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TRAVEL JOURNAL INDEX > Stop and Stay a While

Muncho Lake Provincial Park, British Columbia   08/26/06 (Day 123)
Stop and Stay a While
 

It feels good to get back on the Alaska Highway, which we haven’t been traveling on since our brief brush with it back where it begins (or ends, depending on your perspective) in Dawson Creek. We are a bit disappointed to discover that years of improvements have smoothed the surface (it’s entirely paved now) and straightened out corners (the length of the road has been reduced by more than a dozen miles as curve after curve has been pulled taught). Today it’s really no more of an adventure to drive the Alaska Highway than any other mountain road.

The scenery along the Alaska Highway is still awe-inspiring, however. Unlike their Colorado cousins or lower British Columbia counterparts, the Rocky Mountain chain this far north mellows out into an undulating series of moderately high, steep-sided, round-topped hills covered in pine and punctuated above the tree line by bare, flat-faced rocky peaks jutting out to remind us where the name Rockies came from in the first place.

Part of the Terminal Range, which signals the end of the Rockies chain, these mountains are home to black and grizzly bear, elk, wolf, coyote, caribou and more. Less than two hours north of Fort Nelson we see a young caribou (an animal we never encountered in Banff or Jasper National Parks even after driving hundreds of miles back and forth on the parks’ back roads looking for the damn things and despite countless signs warning drivers to be on the lookout for the creatures). The local specialty, stone sheep—a smaller version of the big horn—are also around on the hillsides and roadsides for easy spotting.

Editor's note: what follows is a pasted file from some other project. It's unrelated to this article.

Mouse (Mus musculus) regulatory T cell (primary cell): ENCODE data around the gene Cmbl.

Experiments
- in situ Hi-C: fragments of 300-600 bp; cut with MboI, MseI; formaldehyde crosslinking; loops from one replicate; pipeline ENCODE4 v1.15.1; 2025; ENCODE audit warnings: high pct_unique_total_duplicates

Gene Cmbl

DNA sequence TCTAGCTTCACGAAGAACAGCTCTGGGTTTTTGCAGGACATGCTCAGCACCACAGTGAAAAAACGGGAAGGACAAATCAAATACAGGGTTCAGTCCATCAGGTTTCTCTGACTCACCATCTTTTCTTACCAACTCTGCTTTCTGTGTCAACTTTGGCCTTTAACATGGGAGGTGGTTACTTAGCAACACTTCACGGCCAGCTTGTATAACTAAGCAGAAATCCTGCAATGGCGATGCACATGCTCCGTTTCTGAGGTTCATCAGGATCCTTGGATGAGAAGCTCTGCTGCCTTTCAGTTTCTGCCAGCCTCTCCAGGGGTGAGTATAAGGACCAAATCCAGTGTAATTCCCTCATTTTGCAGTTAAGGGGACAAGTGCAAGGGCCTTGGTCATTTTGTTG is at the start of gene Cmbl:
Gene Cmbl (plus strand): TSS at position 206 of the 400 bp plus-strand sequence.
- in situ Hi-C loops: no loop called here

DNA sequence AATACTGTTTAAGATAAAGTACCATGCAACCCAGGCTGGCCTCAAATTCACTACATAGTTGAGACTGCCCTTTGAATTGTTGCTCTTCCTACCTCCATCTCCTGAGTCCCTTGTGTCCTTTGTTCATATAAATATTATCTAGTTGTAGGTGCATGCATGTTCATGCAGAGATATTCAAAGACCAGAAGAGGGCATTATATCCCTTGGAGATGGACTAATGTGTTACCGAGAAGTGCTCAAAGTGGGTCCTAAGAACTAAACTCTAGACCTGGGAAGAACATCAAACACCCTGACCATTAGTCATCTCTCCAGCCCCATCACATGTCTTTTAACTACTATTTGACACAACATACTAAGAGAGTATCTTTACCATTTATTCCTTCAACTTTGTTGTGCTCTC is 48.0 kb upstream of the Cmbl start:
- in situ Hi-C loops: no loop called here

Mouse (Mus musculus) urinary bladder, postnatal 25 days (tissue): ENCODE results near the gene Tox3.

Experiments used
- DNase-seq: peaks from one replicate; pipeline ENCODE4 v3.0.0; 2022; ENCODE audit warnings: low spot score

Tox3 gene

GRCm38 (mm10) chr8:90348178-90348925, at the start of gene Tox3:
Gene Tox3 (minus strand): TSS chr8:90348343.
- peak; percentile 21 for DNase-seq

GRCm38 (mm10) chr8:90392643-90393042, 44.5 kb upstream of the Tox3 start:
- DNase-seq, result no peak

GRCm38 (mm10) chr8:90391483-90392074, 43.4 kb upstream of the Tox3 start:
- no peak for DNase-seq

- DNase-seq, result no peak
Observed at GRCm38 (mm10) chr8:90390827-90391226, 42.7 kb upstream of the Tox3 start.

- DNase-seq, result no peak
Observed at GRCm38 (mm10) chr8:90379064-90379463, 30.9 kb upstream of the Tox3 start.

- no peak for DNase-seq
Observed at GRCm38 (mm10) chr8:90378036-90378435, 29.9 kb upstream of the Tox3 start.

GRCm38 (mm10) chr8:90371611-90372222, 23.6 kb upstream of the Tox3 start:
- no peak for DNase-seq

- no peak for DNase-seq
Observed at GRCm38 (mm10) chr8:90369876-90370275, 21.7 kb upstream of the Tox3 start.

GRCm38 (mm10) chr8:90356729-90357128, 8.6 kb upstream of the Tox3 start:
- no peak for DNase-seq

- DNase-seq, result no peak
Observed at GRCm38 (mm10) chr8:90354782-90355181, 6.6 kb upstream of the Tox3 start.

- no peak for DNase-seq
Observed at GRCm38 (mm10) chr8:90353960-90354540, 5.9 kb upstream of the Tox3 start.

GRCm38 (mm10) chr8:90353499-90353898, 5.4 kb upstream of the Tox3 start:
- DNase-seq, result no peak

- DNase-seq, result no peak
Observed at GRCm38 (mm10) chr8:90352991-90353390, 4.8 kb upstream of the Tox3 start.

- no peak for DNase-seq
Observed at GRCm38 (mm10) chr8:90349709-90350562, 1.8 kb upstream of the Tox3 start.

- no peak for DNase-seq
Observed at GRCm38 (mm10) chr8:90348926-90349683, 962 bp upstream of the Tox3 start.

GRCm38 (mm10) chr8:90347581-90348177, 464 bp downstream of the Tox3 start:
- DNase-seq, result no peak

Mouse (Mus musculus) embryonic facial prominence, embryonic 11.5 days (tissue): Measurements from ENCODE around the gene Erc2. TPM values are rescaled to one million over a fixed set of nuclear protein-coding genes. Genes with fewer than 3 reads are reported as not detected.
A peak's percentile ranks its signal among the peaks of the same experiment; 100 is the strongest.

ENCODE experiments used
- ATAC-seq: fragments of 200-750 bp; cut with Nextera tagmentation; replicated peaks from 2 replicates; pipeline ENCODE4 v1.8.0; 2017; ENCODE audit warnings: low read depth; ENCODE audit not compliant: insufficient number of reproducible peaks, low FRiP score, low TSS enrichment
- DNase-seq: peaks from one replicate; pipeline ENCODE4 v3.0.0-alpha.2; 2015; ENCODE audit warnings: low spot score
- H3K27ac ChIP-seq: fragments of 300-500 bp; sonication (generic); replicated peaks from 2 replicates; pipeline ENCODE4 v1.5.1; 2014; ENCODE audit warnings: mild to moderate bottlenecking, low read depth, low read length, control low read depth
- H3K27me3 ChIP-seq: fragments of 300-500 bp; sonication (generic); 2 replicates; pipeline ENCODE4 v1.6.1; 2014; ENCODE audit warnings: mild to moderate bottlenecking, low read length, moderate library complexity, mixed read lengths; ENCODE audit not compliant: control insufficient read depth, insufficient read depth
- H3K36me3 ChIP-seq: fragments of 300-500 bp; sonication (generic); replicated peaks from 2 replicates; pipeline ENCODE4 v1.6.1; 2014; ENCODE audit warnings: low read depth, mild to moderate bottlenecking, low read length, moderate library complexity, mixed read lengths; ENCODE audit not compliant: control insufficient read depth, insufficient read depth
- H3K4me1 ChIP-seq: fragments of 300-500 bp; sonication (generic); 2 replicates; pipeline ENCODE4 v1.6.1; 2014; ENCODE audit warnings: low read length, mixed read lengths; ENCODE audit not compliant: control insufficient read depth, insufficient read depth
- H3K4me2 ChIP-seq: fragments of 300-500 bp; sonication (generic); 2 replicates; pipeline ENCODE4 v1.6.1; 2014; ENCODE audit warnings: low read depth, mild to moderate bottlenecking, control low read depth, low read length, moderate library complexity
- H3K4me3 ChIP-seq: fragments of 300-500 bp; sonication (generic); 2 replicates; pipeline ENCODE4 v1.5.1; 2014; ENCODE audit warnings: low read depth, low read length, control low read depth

Then there’s Muncho Lake Provincial Park. The word muncho means “big lake” in Tagish, the language of the first nations tribes in this area, and there certainly is one huge body of water at the center of this 88,000 hectare park. Jade colored, crystal clear Muncho Lake is about eight miles long, making it one of the largest natural lakes in the Rockies—and one of the most formidable barriers faced by the intrepid road crews that built the Alaska Highway at breakneck speed in the 1942.

Whether you just want to stretch your legs on a 45 minute jaunt to a waterfall or head out for a week-long slog deep into the backcountry, there are also a surprising number of hiking trails right off the Alaska Highway. But few are marked or even listed in that iconic Alaska Highway bible, The Milepost, which, we must admit, we find a bit tedious— there are precious few actual mileposts or kilometer posts left along the road these days, anyway, and how many entries about “turnouts with trash cans” do you really need?

For the lowdown on hiking along this stretch of the Alaska Highway, pick up a copy of the Hiking & Motorized Trial Guide from Mild to Wild from the tourist info office in Fort Nelson. Published by The Northern Rockies/Fort Nelson Tourism office, the no-frills booklet contains much more detail than many commercial guides (right down to which side of one particularly rickety bridge to keep toward if you foolishly decide to hike across it) and really innovative features such as the entire section for the 50 mile Wokkpash Trail (including a fold out topo map) that pulls out as a piece so you only have to walk with those few pages, not the entire 85 page soft cover guide.